Sterling’s Josh Pineo juggles his busy life, but he likes it that way
STERLING – To say Josh Pineo was a star when he recently interviewed one of his idols, the WAAF’s “Mistress Carrie” Sarao, for his Bulldog Uncensored Podcast is an understatement.
“It was a great blessing to have someone of her acclaim, not just locally but nationally as she is quite well known,” said the lifelong city dweller. “It was a big thing for me”
But this wasn’t the first time they had talked. Pineo said they met a decade ago when Sarao posted on Facebook that she was looking for firewood, and he says he made a “shameless plug” for his family’s Tuttle Road farm – and it worked .
Giving her demos and merch from his band at the time, Pineo said, “We hit it off from there and we’d see each other regularly at shows.”
They met again at the 2012 Summer Nationals on Main Street in Worcester, when the stage where Pineo performed with his heavy metal band Fuel of War was right next to the WAAF setup.
“It was the first time she heard me play,” he recalled, adding that when he launched his podcast in February, she was on his list of people to interview.
“I said ‘Hey, I’ll start this, if you have the time you’d like to do it,’ and she said yes. It was exactly the right timing and the right time.”
In addition to his podcast, Pineo is a talented guitarist, involved in two bands, Satin & Steel and Fuel of War, and a veteran stand-up comedian. Being wheelchair bound doesn’t slow him down one bit, as reflected in the name of the company Speed Demon Promotions, which he founded in 2010.
In addition, Pineo also has a lot to do in his private life. He married the love of his life, Nikki, in September 2020, and he said they “make a good team and take care of each other.”
“She’s super supportive and she does everything she can to make me happy and keep us going,” he said. “Without her, I couldn’t do half of what I’ve done for the past five years.”
The couple recently moved into a home they built and attached to their parents’ home in the city. Pineo worked with townsman and builder Russ Philpot to design the house, the same person who designed the plan for his parents’ house.
“We literally made it as accessible as possible,” Pineo said of her new digs. “Roll-in shower, ADA sink, ramp. The only thing left for me to do is put my couch on booster seats so I can get in and out of my chair.”
Pineo, who graduated from Wachusett Regional High School and studied Audio, Production and Television at Mount Wachusett Community College, is training his 5-month-old Dozer, a Labrador Pit Bullpointer mix puppy.
“He’s awesome, pretty much my sanity right now,” Pineo said, adding that “we get most of our training skills from The Right Paw” at Princeton and calling owner Jen Banks “a darling.”
Life doesn’t slow down for Pineo and he’s fine with it.
Bulldog Uncensored averages almost 700 to 1,000 streams per episode and Mistress Carrie’s play “got some really good numbers”. Although the podcast “isn’t making a lot of money at this point,” Pineo said, “they’re trying to rectify that with sponsorship.”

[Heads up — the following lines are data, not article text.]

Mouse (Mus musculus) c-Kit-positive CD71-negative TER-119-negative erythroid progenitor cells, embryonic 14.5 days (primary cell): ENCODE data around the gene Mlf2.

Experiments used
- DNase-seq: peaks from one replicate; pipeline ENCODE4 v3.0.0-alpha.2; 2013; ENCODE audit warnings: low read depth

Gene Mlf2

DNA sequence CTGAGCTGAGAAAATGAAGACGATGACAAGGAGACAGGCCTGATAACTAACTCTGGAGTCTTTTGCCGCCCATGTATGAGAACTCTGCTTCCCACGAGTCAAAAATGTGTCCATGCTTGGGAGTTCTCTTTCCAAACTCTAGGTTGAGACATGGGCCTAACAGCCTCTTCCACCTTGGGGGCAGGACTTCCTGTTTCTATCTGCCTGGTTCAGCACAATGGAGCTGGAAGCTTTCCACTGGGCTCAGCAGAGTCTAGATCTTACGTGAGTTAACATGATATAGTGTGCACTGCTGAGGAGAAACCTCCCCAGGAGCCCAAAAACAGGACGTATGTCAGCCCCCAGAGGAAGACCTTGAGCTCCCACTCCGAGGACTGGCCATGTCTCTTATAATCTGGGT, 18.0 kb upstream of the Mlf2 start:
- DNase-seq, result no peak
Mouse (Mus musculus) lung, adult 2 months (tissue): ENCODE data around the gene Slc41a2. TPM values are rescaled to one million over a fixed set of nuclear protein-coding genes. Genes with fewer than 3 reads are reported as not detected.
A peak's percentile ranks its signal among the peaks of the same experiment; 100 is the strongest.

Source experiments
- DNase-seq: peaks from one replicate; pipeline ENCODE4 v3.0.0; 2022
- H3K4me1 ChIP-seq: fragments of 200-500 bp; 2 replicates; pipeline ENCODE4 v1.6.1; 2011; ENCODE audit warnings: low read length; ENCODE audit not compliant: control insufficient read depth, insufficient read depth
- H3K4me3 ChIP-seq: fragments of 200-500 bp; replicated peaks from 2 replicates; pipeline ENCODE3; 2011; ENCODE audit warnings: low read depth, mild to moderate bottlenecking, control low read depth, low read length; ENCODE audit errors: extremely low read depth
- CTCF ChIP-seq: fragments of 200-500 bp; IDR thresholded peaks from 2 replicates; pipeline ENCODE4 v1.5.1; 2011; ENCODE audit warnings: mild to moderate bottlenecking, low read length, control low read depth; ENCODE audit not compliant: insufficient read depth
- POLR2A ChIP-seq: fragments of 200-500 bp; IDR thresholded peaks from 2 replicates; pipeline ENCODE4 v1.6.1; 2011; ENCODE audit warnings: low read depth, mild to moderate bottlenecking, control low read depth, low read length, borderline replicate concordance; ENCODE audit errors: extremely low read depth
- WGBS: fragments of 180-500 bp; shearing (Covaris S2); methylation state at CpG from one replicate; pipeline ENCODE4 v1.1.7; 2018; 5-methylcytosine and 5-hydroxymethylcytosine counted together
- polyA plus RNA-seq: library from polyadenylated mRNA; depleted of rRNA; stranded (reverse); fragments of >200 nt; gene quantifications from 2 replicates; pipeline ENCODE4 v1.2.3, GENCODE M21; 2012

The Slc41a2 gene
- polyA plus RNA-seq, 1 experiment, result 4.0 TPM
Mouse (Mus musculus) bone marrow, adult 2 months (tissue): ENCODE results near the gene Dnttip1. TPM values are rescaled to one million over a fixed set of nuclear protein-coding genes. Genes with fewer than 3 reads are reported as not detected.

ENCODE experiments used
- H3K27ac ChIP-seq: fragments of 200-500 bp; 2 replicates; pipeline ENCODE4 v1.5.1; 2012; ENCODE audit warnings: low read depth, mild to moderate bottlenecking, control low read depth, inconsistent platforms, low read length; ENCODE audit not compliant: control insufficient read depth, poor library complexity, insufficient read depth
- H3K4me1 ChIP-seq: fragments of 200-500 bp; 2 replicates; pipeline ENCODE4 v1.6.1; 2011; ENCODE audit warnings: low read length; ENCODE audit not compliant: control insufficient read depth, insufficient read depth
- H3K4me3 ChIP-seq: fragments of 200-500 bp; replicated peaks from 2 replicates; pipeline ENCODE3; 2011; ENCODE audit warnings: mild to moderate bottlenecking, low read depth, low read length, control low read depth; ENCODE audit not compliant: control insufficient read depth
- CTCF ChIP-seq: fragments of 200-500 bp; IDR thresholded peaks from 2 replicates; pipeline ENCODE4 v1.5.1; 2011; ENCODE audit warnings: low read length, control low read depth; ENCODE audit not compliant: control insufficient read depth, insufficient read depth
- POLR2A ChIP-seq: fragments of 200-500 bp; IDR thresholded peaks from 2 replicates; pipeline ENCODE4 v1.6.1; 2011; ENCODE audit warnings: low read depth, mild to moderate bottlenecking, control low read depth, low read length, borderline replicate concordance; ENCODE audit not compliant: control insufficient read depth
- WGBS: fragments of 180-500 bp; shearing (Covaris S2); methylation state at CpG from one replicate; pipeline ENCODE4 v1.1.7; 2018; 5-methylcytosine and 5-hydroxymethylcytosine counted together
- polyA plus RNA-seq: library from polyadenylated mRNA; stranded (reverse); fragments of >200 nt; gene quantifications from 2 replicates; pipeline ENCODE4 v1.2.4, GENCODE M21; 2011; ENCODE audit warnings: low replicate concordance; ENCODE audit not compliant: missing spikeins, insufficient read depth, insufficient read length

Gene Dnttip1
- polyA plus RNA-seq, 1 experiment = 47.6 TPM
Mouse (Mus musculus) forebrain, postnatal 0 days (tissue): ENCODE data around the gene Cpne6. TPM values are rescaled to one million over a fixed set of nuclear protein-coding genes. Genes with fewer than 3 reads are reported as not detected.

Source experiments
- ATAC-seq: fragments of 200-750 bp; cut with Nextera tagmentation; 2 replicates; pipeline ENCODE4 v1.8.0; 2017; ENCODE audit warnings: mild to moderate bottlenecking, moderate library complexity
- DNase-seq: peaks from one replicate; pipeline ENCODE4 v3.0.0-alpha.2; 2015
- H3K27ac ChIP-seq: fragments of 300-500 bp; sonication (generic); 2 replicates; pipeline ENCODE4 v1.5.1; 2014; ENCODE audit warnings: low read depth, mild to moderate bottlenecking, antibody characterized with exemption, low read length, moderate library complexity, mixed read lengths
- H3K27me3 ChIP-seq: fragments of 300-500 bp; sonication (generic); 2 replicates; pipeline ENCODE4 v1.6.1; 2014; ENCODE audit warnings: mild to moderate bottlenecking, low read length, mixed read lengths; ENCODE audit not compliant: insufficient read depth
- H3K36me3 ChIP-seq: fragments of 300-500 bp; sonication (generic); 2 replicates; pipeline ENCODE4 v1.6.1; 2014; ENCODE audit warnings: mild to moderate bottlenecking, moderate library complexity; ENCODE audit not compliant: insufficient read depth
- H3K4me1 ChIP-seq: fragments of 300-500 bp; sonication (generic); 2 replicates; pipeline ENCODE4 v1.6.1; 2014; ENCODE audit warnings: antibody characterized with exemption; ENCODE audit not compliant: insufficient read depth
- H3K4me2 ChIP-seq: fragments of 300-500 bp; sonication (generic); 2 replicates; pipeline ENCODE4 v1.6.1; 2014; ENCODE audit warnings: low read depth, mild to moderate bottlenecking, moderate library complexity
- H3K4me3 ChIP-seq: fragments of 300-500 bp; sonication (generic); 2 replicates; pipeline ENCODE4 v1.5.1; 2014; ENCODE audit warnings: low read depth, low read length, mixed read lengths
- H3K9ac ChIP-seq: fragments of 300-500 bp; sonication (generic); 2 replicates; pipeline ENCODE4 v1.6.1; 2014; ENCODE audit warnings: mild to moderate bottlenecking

Four Engines Apparel in town is the “biggest donor in terms of sponsorships,” and he said he’ll be recording commercials for them that will run during the podcast, which he’s recording at home. He plans to eventually set up a recording studio at his home, saying, “It’s nice to be able to make my own schedule.”
“I’d like to be the New England version of Joe Rogan,” he said. “I’ve always been a big fan of Joe.”
When asked what inspired him to start the podcast, he said that being unable to perform with the bands or stand up in front of live audiences is a great way to “stay out there” during COVID.
“I wanted to connect with people and still have the opportunity to network, whether it’s comedy or music or whatever,” Pineo said. “I know a lot of people and can reach people.”
He said Fuel of War is currently “on pause” but he plans to restart it at some point and standup comedy has been a challenge because of the pandemic.
“I had a pretty full plate,” he said. “As things open up again I’m trying to figure out my game plan but my biggest problem is the lack of transport and you almost have to train for it, that takes a lot of endurance. A lot of my comedy is based on my experiences, so I need to get out more. Those were the biggest challenges.”
While he’s currently focused on building the podcast, Pineo has recorded songs with fellow Satin & Steel bandmate Alicia Marinelli, including a single they released last September, “Where You Are,” which he said was “a got really good feedback”.
“We wanted to test the waters and see what people were going through and most of our peers were impressed, which motivated us to keep going,” Pineo said. “There aren’t many strong, tenacious female-fronted bands left anymore, we’re really trying to promote that.”
He said he’s trying to “clean things up” when it comes to juggling whatever he can get his hands on and that he’ll record some music if there’s a gap between podcast episodes.
“I’m definitely not a one-trick pony. I got tired of waiting for people to do what I want to do, so I said ‘f* it’ and just walked away.”
He and Marinelli, who hails from Rhode Island, have been friends for many years, and Pineo said they “came on stage together.” – the only problem is finding the time to focus on it.
“Satin & Steel is a work in progress,” Pineo said. “We’ve got two or three other songs in the flow right now, I’m doing all the editing and stuff. There are never enough hours in a day.”